Angry birds, boxing hares and dancing adders- strange behaviour signals start of spring

Katie Phoenix

Wednesday 13 April 2016

Spring has sprung, and the RSPB have been busy reassuring members of the public that what may look like odd bird behaviour is actually perfectly normal at this time of year.

The wildlife charity has been receiving a number of calls from confused supporters who are reporting birds attacking their windows. In fact, this behaviour is actually the birds confusing their own reflection with a rival and attempting to chase it off.

Ben Andrew, RSPB Wildlife Advisor, said: "This behaviour is particularly prominent at this time of year as we're nearing the breeding season when birds are defending their breeding territories. The most commonly reported species to show this behaviour are Pied Wagtail, Goldcrest, Long Tailed Tit and Chaffinch. They perceive their own reflection as a territorial rival and attempt to chase it away."

It's not just our gardens where strange animal behaviour is taking place this spring. During April and May our countryside really springs alive with the territorial displays of many animals as the mating season begins. Bubbling curlew calls, boxing brown hares and dancing adders are all fascinating wildlife spectacles to be witnessed in the wider countryside and on RSPB reserves across the country.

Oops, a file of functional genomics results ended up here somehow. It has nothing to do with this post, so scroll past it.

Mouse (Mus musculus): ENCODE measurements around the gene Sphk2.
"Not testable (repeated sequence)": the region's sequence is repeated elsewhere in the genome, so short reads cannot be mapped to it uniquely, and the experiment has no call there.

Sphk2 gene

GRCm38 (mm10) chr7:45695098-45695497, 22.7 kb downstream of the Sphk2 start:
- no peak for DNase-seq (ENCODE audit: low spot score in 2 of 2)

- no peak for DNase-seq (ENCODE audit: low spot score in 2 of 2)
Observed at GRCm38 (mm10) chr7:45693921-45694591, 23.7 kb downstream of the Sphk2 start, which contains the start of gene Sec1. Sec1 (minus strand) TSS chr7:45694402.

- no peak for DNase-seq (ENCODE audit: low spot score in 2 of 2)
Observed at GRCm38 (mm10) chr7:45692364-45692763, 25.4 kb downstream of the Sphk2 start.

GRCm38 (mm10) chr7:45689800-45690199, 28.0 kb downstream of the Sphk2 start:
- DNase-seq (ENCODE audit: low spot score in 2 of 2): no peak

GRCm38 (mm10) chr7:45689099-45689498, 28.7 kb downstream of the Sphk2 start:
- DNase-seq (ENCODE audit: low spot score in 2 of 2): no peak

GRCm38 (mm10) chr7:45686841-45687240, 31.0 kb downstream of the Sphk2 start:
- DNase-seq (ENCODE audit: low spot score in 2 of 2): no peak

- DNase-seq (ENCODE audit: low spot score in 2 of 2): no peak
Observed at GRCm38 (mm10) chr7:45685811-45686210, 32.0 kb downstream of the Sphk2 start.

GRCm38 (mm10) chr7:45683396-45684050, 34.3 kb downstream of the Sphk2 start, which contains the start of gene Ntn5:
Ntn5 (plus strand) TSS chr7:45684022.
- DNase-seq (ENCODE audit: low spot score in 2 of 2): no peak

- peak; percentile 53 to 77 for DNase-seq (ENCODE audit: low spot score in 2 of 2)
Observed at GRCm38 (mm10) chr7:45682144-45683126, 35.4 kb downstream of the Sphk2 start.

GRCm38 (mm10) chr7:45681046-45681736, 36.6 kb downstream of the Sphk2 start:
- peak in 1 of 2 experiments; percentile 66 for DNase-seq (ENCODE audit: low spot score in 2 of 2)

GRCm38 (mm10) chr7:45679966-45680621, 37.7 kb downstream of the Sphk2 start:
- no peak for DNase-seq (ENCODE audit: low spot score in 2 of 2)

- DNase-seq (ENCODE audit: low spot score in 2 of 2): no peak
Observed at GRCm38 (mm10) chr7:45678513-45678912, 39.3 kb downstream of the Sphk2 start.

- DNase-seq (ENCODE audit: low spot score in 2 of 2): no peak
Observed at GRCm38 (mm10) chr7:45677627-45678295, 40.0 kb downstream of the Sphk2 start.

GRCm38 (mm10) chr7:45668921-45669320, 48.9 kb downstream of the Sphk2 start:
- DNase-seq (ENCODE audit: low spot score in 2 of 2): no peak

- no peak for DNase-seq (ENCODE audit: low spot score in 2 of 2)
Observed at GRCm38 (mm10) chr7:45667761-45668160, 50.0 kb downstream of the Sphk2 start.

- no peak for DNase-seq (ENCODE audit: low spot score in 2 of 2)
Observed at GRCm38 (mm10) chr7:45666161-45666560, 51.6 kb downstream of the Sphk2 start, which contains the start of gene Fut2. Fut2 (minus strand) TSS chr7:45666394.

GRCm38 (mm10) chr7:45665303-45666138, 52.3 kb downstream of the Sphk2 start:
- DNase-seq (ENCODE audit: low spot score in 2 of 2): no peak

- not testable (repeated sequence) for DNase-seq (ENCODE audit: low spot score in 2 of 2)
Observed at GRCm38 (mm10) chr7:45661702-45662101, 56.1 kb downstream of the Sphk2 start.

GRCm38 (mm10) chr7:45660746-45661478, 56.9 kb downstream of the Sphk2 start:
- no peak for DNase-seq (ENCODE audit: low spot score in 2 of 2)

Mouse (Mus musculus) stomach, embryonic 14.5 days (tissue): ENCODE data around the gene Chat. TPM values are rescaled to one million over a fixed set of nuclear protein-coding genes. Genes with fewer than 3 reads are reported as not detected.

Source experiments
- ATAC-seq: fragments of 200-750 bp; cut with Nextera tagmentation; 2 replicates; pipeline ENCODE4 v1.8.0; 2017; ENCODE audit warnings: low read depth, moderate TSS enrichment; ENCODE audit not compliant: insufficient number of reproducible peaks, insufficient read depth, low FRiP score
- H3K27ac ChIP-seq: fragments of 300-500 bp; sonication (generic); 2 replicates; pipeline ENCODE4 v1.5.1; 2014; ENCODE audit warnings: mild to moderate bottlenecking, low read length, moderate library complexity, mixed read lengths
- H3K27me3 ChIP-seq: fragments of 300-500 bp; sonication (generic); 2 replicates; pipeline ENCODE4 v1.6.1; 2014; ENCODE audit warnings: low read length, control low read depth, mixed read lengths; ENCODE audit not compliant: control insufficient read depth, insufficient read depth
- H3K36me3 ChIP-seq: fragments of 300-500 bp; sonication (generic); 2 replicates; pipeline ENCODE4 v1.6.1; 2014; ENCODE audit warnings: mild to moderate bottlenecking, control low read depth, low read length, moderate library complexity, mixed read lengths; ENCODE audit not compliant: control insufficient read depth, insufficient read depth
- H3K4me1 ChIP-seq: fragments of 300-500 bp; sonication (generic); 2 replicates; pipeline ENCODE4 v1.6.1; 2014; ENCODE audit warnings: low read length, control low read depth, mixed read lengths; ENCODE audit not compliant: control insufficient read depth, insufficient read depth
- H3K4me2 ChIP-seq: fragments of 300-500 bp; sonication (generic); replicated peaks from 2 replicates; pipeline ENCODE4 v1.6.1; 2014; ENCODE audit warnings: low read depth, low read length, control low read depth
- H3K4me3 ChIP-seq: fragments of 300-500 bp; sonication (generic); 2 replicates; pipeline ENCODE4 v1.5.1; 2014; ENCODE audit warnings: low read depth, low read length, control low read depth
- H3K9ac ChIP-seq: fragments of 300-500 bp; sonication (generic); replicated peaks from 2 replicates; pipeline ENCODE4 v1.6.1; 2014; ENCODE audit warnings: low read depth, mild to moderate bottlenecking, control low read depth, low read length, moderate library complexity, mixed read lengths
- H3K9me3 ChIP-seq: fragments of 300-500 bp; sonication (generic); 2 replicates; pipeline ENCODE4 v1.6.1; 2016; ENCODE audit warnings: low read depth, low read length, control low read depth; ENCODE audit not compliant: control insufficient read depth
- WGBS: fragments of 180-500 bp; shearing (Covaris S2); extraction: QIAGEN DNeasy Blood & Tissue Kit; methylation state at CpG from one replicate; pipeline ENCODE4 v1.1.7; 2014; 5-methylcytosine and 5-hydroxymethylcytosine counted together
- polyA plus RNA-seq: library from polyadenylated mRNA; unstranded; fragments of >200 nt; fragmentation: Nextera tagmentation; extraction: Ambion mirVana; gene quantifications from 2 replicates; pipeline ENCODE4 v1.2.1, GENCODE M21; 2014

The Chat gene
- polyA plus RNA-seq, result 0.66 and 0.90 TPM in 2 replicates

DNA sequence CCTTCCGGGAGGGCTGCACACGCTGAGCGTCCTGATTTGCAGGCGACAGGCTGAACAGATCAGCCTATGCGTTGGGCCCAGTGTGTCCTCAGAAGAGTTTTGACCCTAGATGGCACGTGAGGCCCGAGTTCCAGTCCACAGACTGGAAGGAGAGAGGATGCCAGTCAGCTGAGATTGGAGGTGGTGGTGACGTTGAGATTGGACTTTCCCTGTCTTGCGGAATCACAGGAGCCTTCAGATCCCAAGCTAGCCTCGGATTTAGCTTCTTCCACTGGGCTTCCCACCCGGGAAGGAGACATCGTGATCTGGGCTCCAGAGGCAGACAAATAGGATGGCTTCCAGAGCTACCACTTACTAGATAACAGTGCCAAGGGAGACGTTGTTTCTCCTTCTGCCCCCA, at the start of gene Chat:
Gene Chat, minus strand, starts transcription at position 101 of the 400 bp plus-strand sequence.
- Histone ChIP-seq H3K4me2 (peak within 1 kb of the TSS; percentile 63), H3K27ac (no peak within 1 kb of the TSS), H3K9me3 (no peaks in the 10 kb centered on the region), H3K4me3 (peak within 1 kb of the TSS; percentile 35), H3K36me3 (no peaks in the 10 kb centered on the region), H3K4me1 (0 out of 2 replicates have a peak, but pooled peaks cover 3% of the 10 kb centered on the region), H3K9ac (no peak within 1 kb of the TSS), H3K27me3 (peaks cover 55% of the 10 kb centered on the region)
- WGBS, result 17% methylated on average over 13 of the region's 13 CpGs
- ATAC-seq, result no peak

Ben continued: "Wildlife mating rituals occur as males compete for the attention of females during the breeding season. If you're intrigued by what's going on in your garden, why not get out and visit one of our nature reserves across the country. There's plenty to do and see and now really is the best time to get outside and experience some of these amazing spectacles."

Now that the weather is warming up and the breeding season is underway, the RSPB is asking people to look out for 5 key signs of spring in their garden or on a nature reserve:

1. Nesting birds- with nesting season in full swing, gardens act as havens for birds and their young

2. Emerging insects- spring is one of the best times to observe insects such as bees and butterflies which are some of the first to emerge from hibernation.

3. Spawning frogs- at this time of year frogs and toads will often travel long distances at night, when it's cool and damp, to find a suitable breeding pond

4. Arrival of summer migrants- the spring migration period sees the departure of winter visitors and arrival of summer migrants such as swallows and cuckoos.

5. Blankets of bluebells- around half of the world's bluebell woods are here in the UK and April is the best time to see these beautiful flowers

For more information about RSPB nature reserves and to find one near you, visit www.rspb.org.uk/reserves

Last Updated: Tuesday 28 August 2018

Tagged with: Country: UK Topic: Reserves